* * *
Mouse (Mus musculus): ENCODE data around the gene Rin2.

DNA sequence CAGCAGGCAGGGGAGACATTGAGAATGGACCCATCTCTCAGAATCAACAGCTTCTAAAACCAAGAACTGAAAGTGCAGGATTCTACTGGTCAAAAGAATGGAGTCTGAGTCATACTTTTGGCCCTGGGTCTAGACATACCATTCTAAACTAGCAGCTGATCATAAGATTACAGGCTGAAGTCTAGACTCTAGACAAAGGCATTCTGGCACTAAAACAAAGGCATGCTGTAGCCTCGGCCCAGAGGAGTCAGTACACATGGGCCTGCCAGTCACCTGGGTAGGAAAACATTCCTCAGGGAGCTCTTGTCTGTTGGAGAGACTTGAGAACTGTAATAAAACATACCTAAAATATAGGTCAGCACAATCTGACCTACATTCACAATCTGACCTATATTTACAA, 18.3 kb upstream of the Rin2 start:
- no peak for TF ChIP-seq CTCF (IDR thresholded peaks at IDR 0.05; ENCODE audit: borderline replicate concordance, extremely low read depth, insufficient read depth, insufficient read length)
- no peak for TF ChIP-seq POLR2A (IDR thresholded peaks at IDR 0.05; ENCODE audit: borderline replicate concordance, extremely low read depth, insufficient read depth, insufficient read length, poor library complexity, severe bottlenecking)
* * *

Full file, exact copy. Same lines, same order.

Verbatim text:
Mouse (Mus musculus): ENCODE data around the gene Rin2.

DNA sequence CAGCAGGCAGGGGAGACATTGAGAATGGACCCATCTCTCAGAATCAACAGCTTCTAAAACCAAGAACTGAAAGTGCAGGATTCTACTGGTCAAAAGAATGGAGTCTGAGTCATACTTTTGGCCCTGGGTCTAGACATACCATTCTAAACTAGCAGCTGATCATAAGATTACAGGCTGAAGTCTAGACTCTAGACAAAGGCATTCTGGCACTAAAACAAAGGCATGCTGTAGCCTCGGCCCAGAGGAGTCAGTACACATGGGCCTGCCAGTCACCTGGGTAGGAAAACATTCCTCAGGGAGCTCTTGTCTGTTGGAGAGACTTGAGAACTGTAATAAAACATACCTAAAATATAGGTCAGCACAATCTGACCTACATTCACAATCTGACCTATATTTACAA, 18.3 kb upstream of the Rin2 start:
- no peak for TF ChIP-seq CTCF (IDR thresholded peaks at IDR 0.05; ENCODE audit: borderline replicate concordance, extremely low read depth, insufficient read depth, insufficient read length)
- no peak for TF ChIP-seq POLR2A (IDR thresholded peaks at IDR 0.05; ENCODE audit: borderline replicate concordance, extremely low read depth, insufficient read depth, insufficient read length, poor library complexity, severe bottlenecking)